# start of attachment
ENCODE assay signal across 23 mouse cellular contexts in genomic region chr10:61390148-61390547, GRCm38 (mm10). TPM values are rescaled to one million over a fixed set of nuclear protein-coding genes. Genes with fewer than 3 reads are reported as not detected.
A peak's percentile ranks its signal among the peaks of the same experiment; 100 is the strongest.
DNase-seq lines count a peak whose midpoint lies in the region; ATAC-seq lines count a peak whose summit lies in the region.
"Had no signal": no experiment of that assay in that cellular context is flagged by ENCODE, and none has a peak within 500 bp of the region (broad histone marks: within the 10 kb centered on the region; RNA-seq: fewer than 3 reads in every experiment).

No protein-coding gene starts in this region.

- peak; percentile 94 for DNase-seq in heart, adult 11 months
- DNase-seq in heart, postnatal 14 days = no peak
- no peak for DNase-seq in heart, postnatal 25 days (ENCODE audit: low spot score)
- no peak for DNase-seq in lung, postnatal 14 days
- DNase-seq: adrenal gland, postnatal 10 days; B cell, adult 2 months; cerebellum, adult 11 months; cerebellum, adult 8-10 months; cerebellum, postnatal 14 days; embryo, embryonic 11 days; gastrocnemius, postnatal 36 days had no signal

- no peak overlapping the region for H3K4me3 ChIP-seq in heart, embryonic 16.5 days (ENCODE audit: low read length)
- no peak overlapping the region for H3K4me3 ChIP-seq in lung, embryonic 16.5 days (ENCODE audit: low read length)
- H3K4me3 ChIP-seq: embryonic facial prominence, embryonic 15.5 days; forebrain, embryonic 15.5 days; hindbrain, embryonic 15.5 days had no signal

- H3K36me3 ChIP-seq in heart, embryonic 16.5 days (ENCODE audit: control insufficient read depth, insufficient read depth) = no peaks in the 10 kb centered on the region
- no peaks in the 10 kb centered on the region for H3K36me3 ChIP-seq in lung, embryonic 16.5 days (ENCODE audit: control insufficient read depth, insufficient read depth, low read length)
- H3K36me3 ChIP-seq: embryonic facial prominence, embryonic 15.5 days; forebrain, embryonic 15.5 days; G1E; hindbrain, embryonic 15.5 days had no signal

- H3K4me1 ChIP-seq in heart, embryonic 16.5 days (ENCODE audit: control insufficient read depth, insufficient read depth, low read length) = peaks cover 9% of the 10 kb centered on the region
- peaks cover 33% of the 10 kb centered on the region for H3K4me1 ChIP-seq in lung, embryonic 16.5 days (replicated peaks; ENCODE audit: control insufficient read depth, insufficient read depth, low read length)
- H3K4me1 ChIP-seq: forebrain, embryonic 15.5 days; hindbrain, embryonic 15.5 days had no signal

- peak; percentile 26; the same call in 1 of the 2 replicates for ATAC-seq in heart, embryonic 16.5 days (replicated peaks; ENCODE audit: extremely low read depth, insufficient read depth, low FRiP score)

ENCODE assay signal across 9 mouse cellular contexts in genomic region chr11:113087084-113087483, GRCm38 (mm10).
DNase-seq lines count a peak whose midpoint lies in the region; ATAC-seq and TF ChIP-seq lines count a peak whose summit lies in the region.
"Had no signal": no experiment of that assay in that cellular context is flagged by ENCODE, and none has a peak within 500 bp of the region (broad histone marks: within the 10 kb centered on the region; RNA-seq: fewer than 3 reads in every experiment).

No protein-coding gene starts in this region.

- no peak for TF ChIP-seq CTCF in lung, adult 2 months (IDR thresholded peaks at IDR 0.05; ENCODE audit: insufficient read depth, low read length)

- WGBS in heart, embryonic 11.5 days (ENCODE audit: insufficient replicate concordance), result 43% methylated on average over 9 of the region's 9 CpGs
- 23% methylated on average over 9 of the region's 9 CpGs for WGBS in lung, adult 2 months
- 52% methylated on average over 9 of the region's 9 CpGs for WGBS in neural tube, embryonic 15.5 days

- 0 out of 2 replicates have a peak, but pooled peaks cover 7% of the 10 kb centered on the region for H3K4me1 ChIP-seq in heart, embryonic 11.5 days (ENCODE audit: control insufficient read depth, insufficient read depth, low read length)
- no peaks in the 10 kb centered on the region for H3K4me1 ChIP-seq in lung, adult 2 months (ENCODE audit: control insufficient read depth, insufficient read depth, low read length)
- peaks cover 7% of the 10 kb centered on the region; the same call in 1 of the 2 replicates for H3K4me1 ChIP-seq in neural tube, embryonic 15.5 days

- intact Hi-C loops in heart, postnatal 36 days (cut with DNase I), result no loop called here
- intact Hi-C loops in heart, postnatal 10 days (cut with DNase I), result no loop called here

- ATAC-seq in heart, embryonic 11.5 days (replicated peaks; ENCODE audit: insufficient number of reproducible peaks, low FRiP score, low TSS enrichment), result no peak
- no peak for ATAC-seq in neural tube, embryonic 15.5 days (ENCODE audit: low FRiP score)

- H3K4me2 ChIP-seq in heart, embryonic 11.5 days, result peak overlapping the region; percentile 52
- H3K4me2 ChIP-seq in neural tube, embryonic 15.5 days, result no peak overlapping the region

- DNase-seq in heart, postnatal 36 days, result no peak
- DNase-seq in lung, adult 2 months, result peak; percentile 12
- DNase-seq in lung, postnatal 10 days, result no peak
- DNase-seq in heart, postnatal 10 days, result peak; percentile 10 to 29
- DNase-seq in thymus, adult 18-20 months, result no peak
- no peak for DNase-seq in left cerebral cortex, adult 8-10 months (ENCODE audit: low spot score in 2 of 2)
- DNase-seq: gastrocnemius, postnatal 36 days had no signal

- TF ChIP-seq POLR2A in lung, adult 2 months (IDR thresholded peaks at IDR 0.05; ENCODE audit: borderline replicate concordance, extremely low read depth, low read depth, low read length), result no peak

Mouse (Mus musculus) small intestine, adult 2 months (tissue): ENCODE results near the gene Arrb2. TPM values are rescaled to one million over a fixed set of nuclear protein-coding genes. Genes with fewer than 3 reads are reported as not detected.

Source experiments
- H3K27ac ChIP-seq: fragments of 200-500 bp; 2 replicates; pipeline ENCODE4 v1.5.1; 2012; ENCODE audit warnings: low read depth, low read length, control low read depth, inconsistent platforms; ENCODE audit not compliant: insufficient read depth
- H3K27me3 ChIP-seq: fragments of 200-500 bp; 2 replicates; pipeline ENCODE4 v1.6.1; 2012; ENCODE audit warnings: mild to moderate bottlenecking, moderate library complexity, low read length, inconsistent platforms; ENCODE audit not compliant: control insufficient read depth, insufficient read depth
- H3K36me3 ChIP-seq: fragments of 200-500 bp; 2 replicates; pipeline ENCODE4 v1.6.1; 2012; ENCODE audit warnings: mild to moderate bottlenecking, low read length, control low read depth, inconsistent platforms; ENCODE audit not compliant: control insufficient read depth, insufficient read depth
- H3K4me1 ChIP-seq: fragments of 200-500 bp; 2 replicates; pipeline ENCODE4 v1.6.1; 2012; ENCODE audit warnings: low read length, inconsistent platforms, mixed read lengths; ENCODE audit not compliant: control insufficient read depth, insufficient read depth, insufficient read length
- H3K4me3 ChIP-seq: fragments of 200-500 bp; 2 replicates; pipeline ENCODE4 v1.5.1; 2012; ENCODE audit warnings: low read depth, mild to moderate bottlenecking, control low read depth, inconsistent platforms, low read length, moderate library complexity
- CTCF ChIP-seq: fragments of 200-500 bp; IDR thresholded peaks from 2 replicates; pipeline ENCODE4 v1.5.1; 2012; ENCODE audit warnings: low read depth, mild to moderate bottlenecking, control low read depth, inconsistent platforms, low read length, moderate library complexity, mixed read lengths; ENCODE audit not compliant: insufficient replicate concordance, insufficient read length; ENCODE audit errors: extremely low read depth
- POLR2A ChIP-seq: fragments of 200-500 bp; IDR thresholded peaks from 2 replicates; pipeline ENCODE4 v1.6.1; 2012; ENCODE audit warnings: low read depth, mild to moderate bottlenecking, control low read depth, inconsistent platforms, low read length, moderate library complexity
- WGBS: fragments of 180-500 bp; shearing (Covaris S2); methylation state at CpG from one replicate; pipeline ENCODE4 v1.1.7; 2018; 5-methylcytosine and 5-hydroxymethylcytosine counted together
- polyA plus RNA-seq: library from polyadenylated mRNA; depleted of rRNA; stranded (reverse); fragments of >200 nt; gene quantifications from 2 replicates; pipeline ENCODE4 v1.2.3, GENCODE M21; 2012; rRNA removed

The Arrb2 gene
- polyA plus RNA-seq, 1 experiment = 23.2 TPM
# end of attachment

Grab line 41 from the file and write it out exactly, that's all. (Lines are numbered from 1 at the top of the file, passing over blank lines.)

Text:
- DNase-seq in heart, postnatal 10 days, result peak; percentile 10 to 29